NSF awards new level of support for tribal colleges, establishes STEM centers

September 28, 2018

The National Science Foundation's (NSF) Tribal Colleges and Universities Program (TCUP) has awarded $14 million to tribal colleges and universities (TCUs) to establish four new centers -- the first of their kind.

The Tribal Enterprise Advancement (TEA) centers will build upon the scientific and engineering (S&E) expertise at the TCUs to prepare the next generation of scientific professionals who will serve as the decision-makers and intellectual resources for their tribes and communities. The centers will address environmental, social, educational and economic challenges and promote community-relevant opportunities.

A trained S&E professional workforce, positioned for employment in tribal, state and national government agencies, will help change the economic well-being and quality of life on reservations and in other native communities.

Since the establishment of TCUs in the 1970s, federal agencies, particularly NSF, have invested in their science, technology, engineering and mathematics (STEM) instructional capacity, supporting curricula, faculty, students and research. The new TEA Centers represent a significant step forward for TCUs that serve their communities as STEM partners.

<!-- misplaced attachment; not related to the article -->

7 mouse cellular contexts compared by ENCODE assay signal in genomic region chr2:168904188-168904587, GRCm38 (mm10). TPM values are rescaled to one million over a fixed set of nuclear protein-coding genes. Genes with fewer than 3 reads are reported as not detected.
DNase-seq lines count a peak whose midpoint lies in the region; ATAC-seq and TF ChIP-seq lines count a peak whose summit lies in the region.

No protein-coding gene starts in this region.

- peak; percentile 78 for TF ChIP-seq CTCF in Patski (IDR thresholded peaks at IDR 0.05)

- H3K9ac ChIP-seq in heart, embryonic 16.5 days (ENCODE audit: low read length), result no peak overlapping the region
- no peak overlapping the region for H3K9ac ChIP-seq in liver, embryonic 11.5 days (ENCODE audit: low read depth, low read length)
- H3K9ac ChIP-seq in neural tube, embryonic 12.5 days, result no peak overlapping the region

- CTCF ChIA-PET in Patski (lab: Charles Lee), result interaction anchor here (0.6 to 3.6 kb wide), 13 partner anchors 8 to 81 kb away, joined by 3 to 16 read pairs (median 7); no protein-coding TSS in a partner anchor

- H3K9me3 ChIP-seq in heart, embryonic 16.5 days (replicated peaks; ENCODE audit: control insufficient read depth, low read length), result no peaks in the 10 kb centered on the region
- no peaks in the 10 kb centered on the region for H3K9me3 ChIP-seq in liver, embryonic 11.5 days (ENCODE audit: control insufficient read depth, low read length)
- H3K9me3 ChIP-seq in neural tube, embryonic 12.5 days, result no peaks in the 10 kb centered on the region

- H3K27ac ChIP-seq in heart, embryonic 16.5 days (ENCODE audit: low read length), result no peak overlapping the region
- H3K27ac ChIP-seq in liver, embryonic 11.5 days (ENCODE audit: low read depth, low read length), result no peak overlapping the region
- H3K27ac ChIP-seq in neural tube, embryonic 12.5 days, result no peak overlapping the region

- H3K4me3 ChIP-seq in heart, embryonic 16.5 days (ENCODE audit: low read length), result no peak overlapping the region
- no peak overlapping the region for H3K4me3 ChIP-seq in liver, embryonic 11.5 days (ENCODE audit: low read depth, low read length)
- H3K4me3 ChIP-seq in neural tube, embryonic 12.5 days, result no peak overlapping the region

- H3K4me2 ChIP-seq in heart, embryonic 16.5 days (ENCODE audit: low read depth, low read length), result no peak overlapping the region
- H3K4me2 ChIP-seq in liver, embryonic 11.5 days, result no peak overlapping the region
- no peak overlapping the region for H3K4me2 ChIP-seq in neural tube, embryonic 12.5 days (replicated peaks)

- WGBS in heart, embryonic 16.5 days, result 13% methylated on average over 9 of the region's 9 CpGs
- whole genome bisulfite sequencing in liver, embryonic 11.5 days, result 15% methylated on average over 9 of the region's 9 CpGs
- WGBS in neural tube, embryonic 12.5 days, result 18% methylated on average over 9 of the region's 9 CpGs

"When TCUP began in 2001, we couldn't have anticipated the tremendous growth in the TCUs' STEM programming in such a few years," said Jody Chase, program director in NSF's Education and Human Resources Directorate. "But the popularity of STEM majors took off when culturally relevant curricula, undergraduate research opportunities and challenging mathematics courses came onto the menu, supported by agencies such as NSF and by the colleges' commitments to increase the numbers of highly qualified, scientifically credentialed faculty."

With federal funding, STEM opportunities at TCUs grew to include associate, baccalaureate and graduate degrees, and resulted in an array of research relevant to students' interests, cultures and environments.

"Having a trained scientific and engineering professional workforce, positioned for employment in tribal, state and national government agencies, will change the economic well-being and quality of life for reservations and other native communities," Chase said. "We anticipate these new centers will produce greater innovation and economic expansion within the communities served by the TCUP institutions."

The following is a list of the newly awarded centers, institutions and principal investigators, and brief descriptions of the center's anticipated activities.

National Science Foundation

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